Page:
– 4 February 2010 – Discussions on carbon price stole the day at the 9-22 January G’Day USA event – the annual celebration of Australian capability in the United States. Following are some observations from Darren Bilsborough who attened at the invitation of the South Australian Government.
For the past seven years G’Day USA has successfully deepened the bonds between Australia and the USA, to the point where it is claimed that G’Day USA is now one of the most effective, far-reaching and comprehensive national promotions anywhere in the world. While it is the arts and entertainment industry that dominates the spotlight (who could forget that this is where Nicole Kidman met Keith Urban?), G’Day USA also showcases Australia as an innovative, high-growth, and sophisticated economy.
The US-Australia Energy Dialogue was an opportunity to share common problems and debate possible solutions, leading-edge research and technology in traditional and new energy fields. Five panels framed the discussions:
post-Copenhagen energy outlook:
- Technical, regulatory and market challenges for traditional energy;
- Technical, regulatory and market challenges for new energy;
- Impact and opportunities for green building and green development;
- Energy innovations in the wider economy.
The panels had roughly equal representation from Australia and the USA, and included academics, government and industry leaders. Each panel sessions provided a comprehensive summary of the major issues confronting both countries’ economies and regulatory systems. In the first panel, Australian Department of Resources, Energy and Tourism Deputy Secretary Drew Clarke shared his view of a post-Copenhagen environment. He noted three main issues for Australia arising from the Copenhagen Accord:
- A domestic target, which is required by the accord
- An instrument for achieving the targets (a carbon pollution reduction scheme or carbon taxes;
- A technology program in support of the above – to which he pointed to the Australian Government’s investment in carbon capture and storage demonstration projects and solar energy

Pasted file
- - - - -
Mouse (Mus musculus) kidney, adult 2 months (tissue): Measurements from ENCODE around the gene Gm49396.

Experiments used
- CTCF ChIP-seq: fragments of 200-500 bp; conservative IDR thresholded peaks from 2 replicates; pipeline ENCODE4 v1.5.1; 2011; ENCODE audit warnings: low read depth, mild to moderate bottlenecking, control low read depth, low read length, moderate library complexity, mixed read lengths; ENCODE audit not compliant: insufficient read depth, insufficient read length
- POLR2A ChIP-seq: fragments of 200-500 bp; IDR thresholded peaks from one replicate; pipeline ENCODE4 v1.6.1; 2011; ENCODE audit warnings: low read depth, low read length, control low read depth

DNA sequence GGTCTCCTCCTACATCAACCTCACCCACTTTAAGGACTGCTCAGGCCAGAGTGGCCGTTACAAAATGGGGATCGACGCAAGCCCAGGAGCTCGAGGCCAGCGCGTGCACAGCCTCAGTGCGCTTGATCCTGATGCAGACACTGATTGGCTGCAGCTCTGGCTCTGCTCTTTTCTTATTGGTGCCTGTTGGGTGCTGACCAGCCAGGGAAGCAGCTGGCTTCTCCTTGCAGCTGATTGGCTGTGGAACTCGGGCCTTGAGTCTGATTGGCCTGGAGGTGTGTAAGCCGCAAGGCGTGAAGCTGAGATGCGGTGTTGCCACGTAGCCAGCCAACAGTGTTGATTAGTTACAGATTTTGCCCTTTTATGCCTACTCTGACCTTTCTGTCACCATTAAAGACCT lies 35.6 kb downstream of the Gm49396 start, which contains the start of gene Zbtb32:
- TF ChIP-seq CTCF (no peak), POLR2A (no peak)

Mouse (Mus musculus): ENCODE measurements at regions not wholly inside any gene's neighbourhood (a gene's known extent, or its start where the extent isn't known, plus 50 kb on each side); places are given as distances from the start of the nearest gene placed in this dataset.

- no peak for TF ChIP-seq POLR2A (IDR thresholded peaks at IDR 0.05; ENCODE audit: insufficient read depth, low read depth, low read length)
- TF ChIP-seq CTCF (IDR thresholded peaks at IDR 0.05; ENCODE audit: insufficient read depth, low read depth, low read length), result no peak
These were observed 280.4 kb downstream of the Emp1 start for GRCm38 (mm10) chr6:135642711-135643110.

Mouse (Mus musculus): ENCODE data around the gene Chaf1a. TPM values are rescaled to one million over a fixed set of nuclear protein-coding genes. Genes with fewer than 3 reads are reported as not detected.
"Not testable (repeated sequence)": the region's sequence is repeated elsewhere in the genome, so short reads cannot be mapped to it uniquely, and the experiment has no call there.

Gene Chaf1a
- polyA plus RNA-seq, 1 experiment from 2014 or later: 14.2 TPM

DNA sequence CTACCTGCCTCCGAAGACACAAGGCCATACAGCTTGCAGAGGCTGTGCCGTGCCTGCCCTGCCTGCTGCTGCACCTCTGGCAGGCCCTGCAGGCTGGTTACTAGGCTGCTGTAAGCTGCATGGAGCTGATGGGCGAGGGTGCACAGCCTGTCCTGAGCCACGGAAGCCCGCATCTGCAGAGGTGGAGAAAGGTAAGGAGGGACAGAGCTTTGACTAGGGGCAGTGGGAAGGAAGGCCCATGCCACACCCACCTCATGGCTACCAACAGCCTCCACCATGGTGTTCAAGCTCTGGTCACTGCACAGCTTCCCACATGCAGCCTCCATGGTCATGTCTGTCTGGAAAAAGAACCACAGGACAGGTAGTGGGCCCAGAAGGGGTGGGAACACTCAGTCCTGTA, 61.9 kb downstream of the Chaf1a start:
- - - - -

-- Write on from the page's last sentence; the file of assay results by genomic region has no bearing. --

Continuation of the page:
The Copenhagen Accord is due for commitments by Annex I and Annex II countries by the end of January 2010. Perry Wong, a senior managing economist at the Californian think tank, the Milken Institute, pointed to the very different priorities facing developing countries versus developed countries as the major obstacle in gaining widespread consensus between Annex I and Annex II nations.
Perhaps the most enlightened comment made during the “traditional” energy session was regarding a carbon price or, more accurately, the lack of a domestic (for both the USA and Australia) carbon price. The panel observed that for all of our deliberations regarding the level of incentive required to commercialise potential solutions such as carbon capture and storage, the most important thing was to just get on with it. The existence of a carbon price far outweighs the cost itself. If a carbon price had been introduced 10 years ago, imagine the transformations we might have already seen in the marketplace?
The newenergy panel described the many opportunities that exist for solar energy, biofuels, wind, and storage technologies. The panel acknowledged that many of the current programs and projects that were proceeding did so with significant regulatory or legislative incentives, which are necessary to cover their lack of financial competitiveness when compared with traditional fossil-fuel resources.
I spoke as part of the green building and green development panel. Our discussion focused on the role of good governance, vision, planning and the integration of policy and design across all disciplines and agencies to achieve desired social, environmental and financial outcomes. An energy dialogue often centres on carbon as communities and policy-makers seek to simplify what is a complex debate. However, there were many other consequential and parallel conversations that need to be had around things such as energy security, climate change adaptation, and the need for holistic, integrated solutions.
The final session explored opportunities for innovative technologies in providing solutions for lowering emissions and increasing energy efficiency. The panel spoke about technologies for smart grids, electric cars (energy storage), distribution and cleaner energy production, and energy and demand efficiencies. The key point from this discussion was that it is policy that is lagging behind; the required technology exists.
After listening to the many discussions among a wide range of experts, two things became abundantly clear. First, there is a need for accountability and responsibility. Too often the debate meanders back and forth between the accountabilities of private and public sectors, but who is ultimately responsible for determining the community’s vision and the planning to achieve this vision? Surely this is the role of government, as representatives of the people? Second, there must be action. The corporate mantra of Nike – “just do it” – could well have been the catchphrase for the US-Australia Energy Dialogue. What are we waiting for?
Darren Bilsborough is director of sustainability for Parsons Brinckerhoff.